Today we hit the major tourist sites in Rio. It was also the first sunny day in Rio in the past five days, and it was a Saturday, so everything was a bit crowded. However, having a guide (Eugenio) who books the 9 AM tram up to Christ the Redeemer a month in advance means no standing in line. Rio is situated in one of the most beautiful settings you can imagine. There is a huge bay dotted with islands and small mountains that back up to the coast. The climate is such that any seed that falls grows like crazy, so there is greenery everywhere. There seems to be very little litter due to strict enforcement of anti-littering laws, so this seems like a pretty livable city.
They do have a drug problem, and with it comes easy money, crime, and corruption, but the areas tourists frequent are pretty safe. After we went up to the top of the mountain where the Christ the Redeemer statue sits, we visited the site of Carnival parades which is a specially built stadium, and then we went to see a very unique cathedral. It is built of cement in the form of a cone with the sides constructed with louvers interspersed with stained glass. See the photos to get an idea what it looks like. I didn’t take a photo of the outside because it is ugly, but on the inside the stained glass panels glow, giving light to the interior, so it is pretty remarkable. After that we had a big lunch at a bakery that is also a restaurant. It was in a very ornate old building, so it really had character. The lunch was a buffet so we could try eating stuff we would never order like manioc flour (it tastes like dry sawdust). I didn’t think the real food was very good, but the desserts were great. Lois liked everything. After lunch we drove around the Santa Teresa neighborhood, and then took a cable car up to Sugar Loaf Mountain to get another view of the city from a different viewpoint.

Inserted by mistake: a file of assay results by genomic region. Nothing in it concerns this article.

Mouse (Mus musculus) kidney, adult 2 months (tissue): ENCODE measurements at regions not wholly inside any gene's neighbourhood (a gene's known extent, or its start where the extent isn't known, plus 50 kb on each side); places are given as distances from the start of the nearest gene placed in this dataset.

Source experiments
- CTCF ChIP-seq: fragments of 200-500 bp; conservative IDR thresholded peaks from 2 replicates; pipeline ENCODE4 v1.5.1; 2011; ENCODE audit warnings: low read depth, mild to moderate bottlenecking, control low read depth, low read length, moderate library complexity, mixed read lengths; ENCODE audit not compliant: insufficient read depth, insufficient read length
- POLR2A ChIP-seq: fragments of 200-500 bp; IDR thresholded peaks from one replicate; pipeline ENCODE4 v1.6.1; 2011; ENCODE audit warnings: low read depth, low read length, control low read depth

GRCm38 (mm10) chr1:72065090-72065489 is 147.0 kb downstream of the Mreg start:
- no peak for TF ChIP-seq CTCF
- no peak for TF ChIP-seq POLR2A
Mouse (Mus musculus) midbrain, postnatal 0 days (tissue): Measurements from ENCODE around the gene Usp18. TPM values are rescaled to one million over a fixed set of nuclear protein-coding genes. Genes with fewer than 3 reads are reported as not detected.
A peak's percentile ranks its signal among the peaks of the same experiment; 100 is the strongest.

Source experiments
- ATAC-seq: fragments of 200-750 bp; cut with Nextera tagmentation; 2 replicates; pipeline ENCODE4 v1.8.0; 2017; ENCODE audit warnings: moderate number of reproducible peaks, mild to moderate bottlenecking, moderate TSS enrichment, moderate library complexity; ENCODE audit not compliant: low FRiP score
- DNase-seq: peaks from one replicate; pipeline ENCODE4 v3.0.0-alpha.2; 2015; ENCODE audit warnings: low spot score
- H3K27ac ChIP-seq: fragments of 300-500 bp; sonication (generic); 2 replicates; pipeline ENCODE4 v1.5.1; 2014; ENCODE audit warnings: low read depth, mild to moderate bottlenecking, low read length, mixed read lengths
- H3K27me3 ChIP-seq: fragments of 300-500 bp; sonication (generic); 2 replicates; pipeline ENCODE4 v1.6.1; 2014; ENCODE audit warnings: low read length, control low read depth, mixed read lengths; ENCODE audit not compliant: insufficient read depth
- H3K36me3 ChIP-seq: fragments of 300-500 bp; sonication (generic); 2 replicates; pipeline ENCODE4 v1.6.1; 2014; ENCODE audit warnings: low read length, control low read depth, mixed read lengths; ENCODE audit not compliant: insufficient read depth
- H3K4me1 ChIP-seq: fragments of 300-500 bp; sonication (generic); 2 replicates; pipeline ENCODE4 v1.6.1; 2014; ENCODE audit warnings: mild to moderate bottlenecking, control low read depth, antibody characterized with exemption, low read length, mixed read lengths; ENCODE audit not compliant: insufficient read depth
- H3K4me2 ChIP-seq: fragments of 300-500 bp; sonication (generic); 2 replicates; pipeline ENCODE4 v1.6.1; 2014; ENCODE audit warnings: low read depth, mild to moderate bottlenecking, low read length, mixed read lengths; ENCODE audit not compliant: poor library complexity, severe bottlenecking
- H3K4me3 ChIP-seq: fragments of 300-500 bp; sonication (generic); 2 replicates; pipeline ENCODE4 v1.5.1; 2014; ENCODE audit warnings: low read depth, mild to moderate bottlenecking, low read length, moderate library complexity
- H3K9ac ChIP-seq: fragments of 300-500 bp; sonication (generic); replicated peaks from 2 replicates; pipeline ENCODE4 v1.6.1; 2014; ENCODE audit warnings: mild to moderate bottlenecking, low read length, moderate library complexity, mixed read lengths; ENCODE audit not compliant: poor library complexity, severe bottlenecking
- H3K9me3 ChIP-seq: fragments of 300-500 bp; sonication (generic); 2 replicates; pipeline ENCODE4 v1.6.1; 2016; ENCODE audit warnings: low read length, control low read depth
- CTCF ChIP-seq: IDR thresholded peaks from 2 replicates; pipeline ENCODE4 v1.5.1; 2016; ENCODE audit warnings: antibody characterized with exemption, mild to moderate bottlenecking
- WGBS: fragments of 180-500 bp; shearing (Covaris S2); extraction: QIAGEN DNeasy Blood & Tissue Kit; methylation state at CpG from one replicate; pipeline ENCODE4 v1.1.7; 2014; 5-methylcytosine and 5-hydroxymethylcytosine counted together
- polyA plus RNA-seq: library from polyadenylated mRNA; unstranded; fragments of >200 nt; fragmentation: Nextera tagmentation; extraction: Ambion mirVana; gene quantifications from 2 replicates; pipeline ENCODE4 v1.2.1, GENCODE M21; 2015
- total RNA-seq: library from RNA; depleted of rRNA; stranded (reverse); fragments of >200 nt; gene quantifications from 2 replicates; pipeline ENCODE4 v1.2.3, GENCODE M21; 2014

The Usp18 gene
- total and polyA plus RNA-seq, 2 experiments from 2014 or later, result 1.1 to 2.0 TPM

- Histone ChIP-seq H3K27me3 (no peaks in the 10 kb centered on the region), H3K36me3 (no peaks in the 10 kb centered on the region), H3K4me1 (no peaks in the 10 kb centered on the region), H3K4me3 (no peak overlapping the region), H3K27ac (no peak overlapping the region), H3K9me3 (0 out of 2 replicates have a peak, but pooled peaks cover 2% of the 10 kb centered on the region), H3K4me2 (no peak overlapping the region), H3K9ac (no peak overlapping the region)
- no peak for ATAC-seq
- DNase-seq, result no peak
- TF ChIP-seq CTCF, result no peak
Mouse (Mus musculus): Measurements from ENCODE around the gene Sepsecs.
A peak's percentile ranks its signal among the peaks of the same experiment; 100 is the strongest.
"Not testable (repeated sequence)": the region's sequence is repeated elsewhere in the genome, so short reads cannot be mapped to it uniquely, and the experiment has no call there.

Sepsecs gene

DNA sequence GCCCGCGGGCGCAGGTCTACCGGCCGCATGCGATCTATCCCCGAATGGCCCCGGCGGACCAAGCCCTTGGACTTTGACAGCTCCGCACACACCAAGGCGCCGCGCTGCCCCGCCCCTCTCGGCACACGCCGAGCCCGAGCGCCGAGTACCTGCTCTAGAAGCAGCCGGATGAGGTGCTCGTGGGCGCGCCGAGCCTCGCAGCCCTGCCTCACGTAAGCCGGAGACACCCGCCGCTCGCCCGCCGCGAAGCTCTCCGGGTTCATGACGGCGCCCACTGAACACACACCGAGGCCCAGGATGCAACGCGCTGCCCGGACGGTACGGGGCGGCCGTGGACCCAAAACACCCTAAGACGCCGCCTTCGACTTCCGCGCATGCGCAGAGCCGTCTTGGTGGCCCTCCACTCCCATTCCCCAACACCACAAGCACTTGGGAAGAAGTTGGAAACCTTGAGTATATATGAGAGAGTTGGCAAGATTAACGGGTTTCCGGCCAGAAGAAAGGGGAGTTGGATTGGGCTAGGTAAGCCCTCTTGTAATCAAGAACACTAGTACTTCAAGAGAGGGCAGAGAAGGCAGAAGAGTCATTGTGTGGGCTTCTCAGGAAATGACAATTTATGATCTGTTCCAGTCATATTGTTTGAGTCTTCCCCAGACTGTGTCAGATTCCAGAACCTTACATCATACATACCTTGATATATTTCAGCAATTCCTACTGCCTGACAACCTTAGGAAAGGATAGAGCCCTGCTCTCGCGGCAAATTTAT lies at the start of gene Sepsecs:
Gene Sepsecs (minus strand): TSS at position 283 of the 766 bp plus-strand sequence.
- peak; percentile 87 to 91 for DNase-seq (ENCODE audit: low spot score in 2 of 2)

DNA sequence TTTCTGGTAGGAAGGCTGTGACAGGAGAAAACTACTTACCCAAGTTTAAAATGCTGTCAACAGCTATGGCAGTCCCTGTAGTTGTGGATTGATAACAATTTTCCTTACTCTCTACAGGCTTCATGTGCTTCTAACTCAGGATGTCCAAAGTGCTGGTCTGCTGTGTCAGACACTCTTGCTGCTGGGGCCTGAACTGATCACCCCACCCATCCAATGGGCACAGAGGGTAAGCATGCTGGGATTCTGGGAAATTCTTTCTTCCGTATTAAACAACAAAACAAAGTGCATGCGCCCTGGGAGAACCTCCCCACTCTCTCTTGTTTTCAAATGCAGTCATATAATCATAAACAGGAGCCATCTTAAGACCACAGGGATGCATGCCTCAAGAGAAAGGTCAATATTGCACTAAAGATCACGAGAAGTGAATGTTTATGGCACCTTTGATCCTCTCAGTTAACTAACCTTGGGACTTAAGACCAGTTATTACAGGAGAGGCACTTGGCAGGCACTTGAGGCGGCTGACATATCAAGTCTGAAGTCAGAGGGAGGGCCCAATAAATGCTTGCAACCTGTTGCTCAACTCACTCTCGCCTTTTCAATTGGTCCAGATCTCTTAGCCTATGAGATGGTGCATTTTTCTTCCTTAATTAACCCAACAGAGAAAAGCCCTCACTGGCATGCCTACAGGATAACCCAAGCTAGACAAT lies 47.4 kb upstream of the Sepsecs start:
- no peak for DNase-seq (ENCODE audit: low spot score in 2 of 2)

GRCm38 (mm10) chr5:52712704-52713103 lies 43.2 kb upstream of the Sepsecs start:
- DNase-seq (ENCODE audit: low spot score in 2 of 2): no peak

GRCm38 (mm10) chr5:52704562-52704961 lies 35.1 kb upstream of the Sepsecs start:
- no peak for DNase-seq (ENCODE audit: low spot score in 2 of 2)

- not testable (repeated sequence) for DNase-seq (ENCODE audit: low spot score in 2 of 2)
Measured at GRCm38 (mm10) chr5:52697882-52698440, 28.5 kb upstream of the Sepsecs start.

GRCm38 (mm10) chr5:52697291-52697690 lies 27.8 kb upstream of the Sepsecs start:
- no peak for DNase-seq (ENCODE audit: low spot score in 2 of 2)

Our guide, Eugenio, is sixty years old, and has been guiding for many years. He not only knows the city like the back of his hand, but his English is great because he lived in the US for a few years. Tomorrow we get a tour of a different part of the city that has six buildings designed by Oscar Niemeyer, the architect who designed many of the public buildings in their capital, Brasilia.